River’s Deep by Kelsey Kain



They think being the preacher’s daughter is hard, but being the preacher’s son is just as difficult.

“I appreciate what you’re doing for the church, River, but if I keep hearing these rumors, I’m going to have to let you go.”

There is nothing like your father telling you he’s going to fire you over a little small town gossip. I used to think that Benson Stallone was everything I wanted to be when I grew up. He was a man who loved and cherished his wife. He was a good father. He had a job where he helped the hapless souls of Emerald Ridge. But the older I got, the more I saw through his thin veneer of community service for the needy.

Benson was a good dad, but he wasn’t always a good person. He’ll be the first to tell you about his history with drugs and alcohol abuse and how both led to a brief stint in jail that brought him to Jesus. He won’t tell you that he became a preacher to do more than save souls; he wanted the glory and praise for himself, too. Benson liked to be highly regarded and praised, the sin of pride, if you will. Some days that rubbed me the wrong way.

“Dad, I’m going to level with you.” I sit forward in my chair and run my tongue along the front of my teeth. In the comfort of his pastoral offices, he’s at ease and comfortable. Surrounded by the four walls that have always been a boon to my development, I’m ready to tell him to kick rocks. One of us needs to say the mature, adult thing and I don’t think it’s going to be him. “I’m not too concerned if I lose this job. I’m sure there are other people around town who could use a good maintenance guy. I think the elementary school is hiring and they don’t care who I’m screwing in my off hours as long as it isn’t the kids.”

My dad blushes scarlet as though I’ve offended his delicate sensibilities, but in reality, he’s just frustrated that I don’t respect him the way his parish does. I don’t dote on his words as though they were law and it infuriates my father. “Son, if you don’t care about the gossip, that’s fine. But what about your immortal soul?”

I sigh angrily and throw myself back in my chair. It’s as though I’m ten years old again and he’s chastising me for stealing a pack of gum from the convenience store. “What about it?” I glare from across the desk at him. “Give me the talk. Bring me to salvation, dad.”

Benson isn’t amused and I can see the disappointment as deep as the lines in his brow. “River, what you’re doing is an offense to God.”

I’m not an atheist. I’m past the age of doing theological research to prove my father wrong. I believe that there is a God and He probably wants the best for His people. But I don’t express my religion and beliefs like they’re a personality trait. What I believe in spiritually doesn’t define me. It sounds counter-intuitive when I explain it to people, but one belief doesn’t make a person. People are made up of their actions, their thoughts, the things they consume, and a thousand other things that play a part in developing their personality.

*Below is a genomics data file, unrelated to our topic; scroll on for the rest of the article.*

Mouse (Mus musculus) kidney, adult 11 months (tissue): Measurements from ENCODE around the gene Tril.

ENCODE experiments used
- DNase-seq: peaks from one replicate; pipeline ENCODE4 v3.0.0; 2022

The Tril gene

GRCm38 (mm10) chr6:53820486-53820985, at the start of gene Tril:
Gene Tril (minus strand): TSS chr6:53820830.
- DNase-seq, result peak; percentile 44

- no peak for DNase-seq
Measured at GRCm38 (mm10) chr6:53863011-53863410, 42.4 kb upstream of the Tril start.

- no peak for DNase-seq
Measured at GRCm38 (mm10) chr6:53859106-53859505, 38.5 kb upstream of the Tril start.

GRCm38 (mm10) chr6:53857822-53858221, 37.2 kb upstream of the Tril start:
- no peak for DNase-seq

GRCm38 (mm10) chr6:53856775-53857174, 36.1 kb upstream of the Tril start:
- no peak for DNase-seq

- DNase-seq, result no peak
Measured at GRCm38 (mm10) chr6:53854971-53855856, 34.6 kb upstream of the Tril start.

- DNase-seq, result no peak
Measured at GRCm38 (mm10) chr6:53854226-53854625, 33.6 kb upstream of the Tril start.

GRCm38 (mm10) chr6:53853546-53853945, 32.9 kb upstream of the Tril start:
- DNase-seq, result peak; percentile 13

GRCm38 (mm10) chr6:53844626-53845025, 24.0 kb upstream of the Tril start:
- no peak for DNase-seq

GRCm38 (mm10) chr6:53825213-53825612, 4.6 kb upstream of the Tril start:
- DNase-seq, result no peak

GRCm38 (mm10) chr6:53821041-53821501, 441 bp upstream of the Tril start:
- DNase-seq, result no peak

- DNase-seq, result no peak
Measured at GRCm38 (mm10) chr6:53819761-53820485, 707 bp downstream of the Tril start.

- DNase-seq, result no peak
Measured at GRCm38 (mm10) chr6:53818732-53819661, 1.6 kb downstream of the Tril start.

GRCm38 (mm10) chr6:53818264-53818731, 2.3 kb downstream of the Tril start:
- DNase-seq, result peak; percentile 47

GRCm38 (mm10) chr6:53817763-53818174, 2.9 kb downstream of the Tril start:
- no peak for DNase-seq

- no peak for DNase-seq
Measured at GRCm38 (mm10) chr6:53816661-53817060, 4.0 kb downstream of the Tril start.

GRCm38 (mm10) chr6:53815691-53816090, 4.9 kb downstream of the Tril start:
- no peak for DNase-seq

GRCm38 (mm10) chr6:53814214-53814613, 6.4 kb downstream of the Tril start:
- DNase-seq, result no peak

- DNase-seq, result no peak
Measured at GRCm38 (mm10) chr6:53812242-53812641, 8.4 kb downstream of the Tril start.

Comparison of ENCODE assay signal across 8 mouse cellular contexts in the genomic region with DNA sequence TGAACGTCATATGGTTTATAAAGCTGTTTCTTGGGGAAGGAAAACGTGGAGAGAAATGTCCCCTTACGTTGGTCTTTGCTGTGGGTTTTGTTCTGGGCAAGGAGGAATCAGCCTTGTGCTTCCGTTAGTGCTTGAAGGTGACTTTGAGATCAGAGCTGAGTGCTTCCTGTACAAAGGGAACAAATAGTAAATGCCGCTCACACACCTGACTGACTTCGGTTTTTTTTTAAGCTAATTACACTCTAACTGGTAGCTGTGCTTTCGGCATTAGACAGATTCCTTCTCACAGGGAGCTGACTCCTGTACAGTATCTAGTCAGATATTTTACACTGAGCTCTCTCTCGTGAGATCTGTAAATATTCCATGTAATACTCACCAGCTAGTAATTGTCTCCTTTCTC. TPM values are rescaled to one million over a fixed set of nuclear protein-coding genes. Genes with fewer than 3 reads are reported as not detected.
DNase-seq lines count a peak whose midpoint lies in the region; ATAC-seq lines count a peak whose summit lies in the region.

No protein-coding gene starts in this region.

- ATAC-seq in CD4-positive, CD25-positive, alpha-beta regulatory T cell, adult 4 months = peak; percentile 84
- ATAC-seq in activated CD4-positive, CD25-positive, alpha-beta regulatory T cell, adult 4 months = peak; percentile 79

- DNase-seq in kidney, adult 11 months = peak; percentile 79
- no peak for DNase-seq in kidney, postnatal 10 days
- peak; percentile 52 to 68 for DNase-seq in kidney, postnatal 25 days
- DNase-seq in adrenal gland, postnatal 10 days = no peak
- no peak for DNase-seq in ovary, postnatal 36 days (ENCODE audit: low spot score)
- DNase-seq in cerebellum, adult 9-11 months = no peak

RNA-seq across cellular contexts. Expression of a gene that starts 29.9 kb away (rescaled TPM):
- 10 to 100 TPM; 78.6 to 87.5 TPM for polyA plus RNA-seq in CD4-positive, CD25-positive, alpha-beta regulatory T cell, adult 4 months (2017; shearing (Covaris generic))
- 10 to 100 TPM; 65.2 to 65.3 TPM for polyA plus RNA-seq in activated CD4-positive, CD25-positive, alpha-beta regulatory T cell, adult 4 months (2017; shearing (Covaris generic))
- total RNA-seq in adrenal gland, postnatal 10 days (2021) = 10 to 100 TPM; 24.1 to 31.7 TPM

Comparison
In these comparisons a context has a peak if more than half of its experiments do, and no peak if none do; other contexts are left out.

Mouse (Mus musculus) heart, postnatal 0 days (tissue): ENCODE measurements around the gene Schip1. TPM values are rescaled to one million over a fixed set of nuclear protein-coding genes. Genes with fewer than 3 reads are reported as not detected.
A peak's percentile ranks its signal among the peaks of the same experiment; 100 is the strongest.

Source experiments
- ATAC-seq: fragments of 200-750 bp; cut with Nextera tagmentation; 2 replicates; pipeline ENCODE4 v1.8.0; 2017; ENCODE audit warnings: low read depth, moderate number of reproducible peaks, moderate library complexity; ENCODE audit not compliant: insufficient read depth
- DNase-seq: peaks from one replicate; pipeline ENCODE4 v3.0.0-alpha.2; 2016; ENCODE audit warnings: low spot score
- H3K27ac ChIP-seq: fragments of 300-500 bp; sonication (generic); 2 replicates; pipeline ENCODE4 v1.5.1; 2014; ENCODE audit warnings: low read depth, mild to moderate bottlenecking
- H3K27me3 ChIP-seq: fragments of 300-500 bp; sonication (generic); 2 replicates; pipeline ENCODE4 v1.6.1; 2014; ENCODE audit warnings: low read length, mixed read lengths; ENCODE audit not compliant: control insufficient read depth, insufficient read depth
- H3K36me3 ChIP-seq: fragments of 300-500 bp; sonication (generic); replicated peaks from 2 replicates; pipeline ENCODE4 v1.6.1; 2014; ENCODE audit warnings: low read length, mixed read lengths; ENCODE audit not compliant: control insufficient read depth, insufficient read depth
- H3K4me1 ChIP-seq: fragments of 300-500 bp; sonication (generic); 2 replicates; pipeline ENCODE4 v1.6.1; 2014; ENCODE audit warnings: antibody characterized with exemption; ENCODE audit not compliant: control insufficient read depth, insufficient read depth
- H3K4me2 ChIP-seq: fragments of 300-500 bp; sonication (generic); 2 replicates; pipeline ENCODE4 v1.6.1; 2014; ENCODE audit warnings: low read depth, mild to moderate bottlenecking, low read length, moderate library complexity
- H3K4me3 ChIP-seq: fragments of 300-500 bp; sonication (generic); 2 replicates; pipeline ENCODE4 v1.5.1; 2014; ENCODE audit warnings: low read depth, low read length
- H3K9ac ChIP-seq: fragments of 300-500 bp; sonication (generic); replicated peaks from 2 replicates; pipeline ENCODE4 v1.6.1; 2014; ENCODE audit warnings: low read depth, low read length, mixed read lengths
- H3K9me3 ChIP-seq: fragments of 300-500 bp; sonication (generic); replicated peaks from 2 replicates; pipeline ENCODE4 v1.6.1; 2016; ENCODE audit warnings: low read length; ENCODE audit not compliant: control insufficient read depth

“I thought we were here to discuss my salary,” I change the subject before it gets too intense and my dad blows a gasket. “You know, the money you guys pay me to keep One Love from breaking down every other week? What happened to that conversation?”

As much as it pains him to see me damning my immortal soul, Benson gets back on task with another frustrated look on his face. This time it doesn’t seem directed at me, but the circumstances. “I don’t know if we’ll be able to keep paying you your salary from last year. Our budget is down and—”

“So it isn’t the rumors that’ll get me fired, it’s your pastoral expenditures. Got it. Can I go now? I’ve got a few things to do.” I start making a to-do list in my head. Should I get groceries today? Or should I swing by the elementary school and apply for their open Head Maintenance position? I wonder how much of that job has to do with janitorial pursuits. I don’t want to clean up vomit…

Benson slams his fist down on the table. For a man who’s seventy-five, he’s surprisingly spry. “Damn it, River, this is serious. Did you or did you not sleep with the bartender down at The Barn? She’s married.”

It takes a lot to get Benson Stallone to swear. However, in this case, he’s in the wrong. I don’t know who told him that I was getting it on with the owner and lead bartender of The Barn, but they’re gravely mistaken. “Would it make you feel better if I’d told you I hadn’t slept with anyone in nearly two months? I’m in a drought, dad. You think Katie would be willing though? I haven’t seen her husband around in a while and maybe she needs a little River lovin’.”

I know I push his buttons, but he makes it so easy. His face turns red and I see him start puffing up like he was stung by a bee. I reckon it’s time for me to take my leave before he blows his top. “Keep me updated on the job situation. I’m going to head over to the school and see if I can put in an application. You know, because my mortgage requires cold hard cash, not credit with Jesus. Then I’m going to head over to The Barn and see if that buxom bartender you think I’ve nailed is available to turn this lie into the truth.”

I pop out of the chair and ignore his mutterings. Though I catch a handful of words—ungrateful, disrespectful, no good rotten son—I keep going. He doesn’t mean what he said, he’s just annoyed. I know that he’s upset because I won’t follow in his footsteps and become a man of God, but I’ve got other things to take care of right now.

I wasn’t kidding about finding the bartender. Two months is a long time to go without sex. Albeit I went seventeen years once, but for about fourteen of them, I wasn’t interested in doing the deed.